Boost your Home WiFi


A word to the wise 

wifi symbolHow to speed up a slow wireless internet connection

Like many frustrated  users of WiFi devices from laptops to mobiles, I have several dead zones around my house that would not receive the wifi signal from the router. Mine is the latest Virgin Media model which still failed in certain areas.

The ground floor was fine for all devices, on the first floor one bed room was fine, but the reception in the other two varied from none existent to erratic and frustratingly slow, turning streaming video into more of a trickle, and in the loft extension, just dream on.

I spoke to one of the ‘Help’ people at Virgin who did all the usual remote checks and declared the service to the router was fine and any problem was internal and suggested re-positioning the router if things didn’t improve.

No surprise, things didn’t improve. I was back on the phone to Virgin Media the following week. Fortunately the person I spoke too was more sympathetic to my plight, having experienced the problem himself, and advised that relocating the router (costing £99) was no guarantee to a WiFi happy house. What he suggested was to install a WiFi Extender.

So off to Amazon I went. There are literally hundreds of extenders to choose from, available for as little as £10 to +£100. Fortunately the guy at Virgin recommended TP Link as it was the make he uses. I plumped for the TP-Link TL-WA854RE 300. The reviews on Amazon were pretty encouraging, and at only £23 it wasn’t going to break the bank if it didn’t do the business.


wffi extenderGetting it out of the box was the hardest part of installation. Setting up was relatively easy once I’d found out where the WPS was on my router. Most routers have a button with WPS next to it. I couldn’t see one on mine, so I had a look at my model on the Virgin Media website, alas where they said the button was, it wasn’t. For those using a Virgin Media Router, the WPS button is on the front, and is an inverted button with the Virgin logo. Once I’d found it, it was plain sailing.

1. Plug the extender into a power outlet near the router and switch it on. Wait for the extender lights to start flashing.

2. Push the WPS button on the router and then the extender.

3. Relocate the extender to a power point near the poor reception area/s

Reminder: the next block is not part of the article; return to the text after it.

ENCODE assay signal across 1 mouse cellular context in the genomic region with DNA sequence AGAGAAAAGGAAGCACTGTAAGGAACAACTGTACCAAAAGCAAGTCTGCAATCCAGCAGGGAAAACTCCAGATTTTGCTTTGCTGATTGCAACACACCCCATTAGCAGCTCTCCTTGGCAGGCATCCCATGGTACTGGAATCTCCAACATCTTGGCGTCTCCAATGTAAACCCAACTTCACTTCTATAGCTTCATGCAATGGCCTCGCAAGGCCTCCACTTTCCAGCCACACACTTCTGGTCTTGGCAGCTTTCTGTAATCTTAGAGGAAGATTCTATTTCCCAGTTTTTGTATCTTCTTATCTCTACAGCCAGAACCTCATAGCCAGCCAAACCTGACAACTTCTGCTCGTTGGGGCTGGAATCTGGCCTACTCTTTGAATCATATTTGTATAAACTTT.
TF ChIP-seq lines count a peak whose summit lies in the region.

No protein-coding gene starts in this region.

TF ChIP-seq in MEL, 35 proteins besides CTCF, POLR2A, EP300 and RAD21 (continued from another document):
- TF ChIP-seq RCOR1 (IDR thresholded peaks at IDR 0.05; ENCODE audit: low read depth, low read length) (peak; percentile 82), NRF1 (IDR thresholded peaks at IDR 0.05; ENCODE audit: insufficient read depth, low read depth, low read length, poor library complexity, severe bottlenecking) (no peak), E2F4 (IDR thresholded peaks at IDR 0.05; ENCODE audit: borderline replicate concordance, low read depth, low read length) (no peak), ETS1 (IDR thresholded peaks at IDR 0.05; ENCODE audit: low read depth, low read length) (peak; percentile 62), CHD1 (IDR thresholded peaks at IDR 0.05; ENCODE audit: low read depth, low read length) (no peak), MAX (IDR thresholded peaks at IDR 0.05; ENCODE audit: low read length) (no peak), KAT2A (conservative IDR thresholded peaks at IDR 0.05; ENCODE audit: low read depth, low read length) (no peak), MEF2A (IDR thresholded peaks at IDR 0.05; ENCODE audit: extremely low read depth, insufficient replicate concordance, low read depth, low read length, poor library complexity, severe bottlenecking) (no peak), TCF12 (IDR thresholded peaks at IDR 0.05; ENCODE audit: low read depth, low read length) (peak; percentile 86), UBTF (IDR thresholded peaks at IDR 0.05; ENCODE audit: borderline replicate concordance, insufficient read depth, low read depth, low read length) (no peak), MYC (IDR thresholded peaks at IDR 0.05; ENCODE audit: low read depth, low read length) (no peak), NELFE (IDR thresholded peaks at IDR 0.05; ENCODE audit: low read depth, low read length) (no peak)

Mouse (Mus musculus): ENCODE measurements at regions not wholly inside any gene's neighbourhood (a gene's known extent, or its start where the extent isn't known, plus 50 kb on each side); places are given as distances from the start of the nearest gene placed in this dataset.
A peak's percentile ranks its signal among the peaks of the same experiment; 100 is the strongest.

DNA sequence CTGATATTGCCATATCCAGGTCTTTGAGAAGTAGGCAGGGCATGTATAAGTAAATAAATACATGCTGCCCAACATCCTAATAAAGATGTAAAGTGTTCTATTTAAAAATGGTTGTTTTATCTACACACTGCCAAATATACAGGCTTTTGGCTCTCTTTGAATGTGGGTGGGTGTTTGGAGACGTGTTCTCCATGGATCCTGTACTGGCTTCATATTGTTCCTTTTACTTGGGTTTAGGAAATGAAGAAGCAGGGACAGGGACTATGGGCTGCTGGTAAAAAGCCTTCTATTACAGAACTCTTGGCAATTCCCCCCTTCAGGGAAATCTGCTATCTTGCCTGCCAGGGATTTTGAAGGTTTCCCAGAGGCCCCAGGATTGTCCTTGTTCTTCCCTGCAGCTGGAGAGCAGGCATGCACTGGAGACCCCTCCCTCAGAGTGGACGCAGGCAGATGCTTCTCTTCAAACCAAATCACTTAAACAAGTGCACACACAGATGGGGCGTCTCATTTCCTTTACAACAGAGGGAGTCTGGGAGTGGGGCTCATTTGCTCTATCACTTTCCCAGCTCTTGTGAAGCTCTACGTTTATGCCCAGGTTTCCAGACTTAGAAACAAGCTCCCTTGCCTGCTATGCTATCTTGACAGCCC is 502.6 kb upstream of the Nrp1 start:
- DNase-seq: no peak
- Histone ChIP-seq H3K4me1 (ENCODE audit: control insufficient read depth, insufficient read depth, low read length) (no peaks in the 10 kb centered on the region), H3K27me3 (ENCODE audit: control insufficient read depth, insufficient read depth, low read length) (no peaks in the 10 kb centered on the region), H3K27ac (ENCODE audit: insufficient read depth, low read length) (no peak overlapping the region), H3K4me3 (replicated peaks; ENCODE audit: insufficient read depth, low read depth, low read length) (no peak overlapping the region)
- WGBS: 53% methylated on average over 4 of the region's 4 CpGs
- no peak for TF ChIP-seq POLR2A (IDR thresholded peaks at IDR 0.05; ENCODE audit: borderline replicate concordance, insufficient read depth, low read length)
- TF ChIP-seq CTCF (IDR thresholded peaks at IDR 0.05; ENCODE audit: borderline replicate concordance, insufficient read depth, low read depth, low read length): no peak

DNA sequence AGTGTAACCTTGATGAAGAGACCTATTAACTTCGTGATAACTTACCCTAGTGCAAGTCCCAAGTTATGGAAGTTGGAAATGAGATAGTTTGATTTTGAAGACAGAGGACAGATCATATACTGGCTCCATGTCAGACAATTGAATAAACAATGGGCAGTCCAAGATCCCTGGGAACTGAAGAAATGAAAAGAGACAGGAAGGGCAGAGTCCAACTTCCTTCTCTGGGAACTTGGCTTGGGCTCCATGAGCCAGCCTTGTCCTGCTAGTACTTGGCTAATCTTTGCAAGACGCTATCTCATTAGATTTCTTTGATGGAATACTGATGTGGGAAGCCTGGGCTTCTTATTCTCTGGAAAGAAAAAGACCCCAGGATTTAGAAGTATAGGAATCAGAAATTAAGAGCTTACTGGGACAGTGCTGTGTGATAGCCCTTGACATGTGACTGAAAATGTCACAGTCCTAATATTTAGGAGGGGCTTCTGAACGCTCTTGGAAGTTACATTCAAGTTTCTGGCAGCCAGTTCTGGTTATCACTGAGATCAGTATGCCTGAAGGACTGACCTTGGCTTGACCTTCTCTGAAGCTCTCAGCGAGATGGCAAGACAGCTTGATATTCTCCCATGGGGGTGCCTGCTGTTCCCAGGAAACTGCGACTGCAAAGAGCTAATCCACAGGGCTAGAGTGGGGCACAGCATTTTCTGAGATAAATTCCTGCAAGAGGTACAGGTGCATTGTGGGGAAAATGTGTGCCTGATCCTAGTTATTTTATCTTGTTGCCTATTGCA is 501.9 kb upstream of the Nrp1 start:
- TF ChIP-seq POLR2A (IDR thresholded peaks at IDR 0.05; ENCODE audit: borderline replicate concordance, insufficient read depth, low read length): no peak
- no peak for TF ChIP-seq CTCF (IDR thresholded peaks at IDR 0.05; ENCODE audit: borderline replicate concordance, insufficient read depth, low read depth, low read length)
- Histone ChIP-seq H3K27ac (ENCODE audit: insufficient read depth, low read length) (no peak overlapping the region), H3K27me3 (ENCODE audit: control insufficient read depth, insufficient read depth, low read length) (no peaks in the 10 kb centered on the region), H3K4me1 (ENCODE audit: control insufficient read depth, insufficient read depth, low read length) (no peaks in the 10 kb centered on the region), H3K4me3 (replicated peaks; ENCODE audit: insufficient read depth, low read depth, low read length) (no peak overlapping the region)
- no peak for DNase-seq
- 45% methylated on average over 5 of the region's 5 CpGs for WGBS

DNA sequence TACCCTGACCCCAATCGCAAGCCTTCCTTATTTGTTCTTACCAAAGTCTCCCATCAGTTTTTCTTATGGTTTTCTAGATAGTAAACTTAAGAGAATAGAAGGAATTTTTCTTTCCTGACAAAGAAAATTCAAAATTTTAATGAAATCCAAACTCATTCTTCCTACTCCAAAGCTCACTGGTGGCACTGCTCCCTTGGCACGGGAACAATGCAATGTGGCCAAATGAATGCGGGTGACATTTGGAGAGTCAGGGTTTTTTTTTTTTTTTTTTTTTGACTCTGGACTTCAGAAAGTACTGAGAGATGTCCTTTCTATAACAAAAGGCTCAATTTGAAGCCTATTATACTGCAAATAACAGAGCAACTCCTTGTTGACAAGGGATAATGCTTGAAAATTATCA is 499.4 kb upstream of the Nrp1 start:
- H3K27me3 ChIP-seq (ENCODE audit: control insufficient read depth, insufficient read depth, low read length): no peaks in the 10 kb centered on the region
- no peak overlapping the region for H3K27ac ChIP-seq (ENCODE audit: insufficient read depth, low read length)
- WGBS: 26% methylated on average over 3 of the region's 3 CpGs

That’s it.

On the model I bought you do lose the use of a power point, but for around £10 more you can get one with an integrated power socket.

You can use multiple extenders around the house to reach those hard to reach places. And, I suppose there’s no reason why they shouldn’t work in an office environment.


Wish I’d discovered the WiFi Extender sooner, would’ve saved a lot of ear bashing from my daughters and lots of calls to Virgin Media.


TP-Link TL-WA854RE 300 Mbps Universal Wall Plug Wi-Fi Range Extender/Wi-Fi Booster (WPS function, Easy Configuration)


What This Product Does

The TL-WA854RE is designed to conveniently extend the coverage and improve the signal strength of an existing wireless network to eliminate “dead zones”, help users maintain an existing wireless network and vastly improve the network’s coverage. With 300 Mbps wireless 802.11n speeds, it is ideal for smooth HD video, music streaming and online gaming.

Range Extender Mode

Range Extender mode boosts wireless signal to previously unreachable or hard-to-wire areas flawlessly. The miniature size and wall-mounted design make it easy to deploy and move flexibly.


2 thoughts on “Boost your Home WiFi”

  1. Thank you Colin James !!
    My brother bought me a TP-Link TL-WA854RE yesterday but I didn’t know how should I configure it. Now I tried after reading your this post and now it is working perfectly.

    1. Glad the article helped. I think I need to update the post as discovered how to fix a few problems that can occur when the main router goes down.
      All the best, Colin

Leave a Comment

Your email address will not be published. Required fields are marked *

Scroll to Top Skip to content
Malcare WordPress Security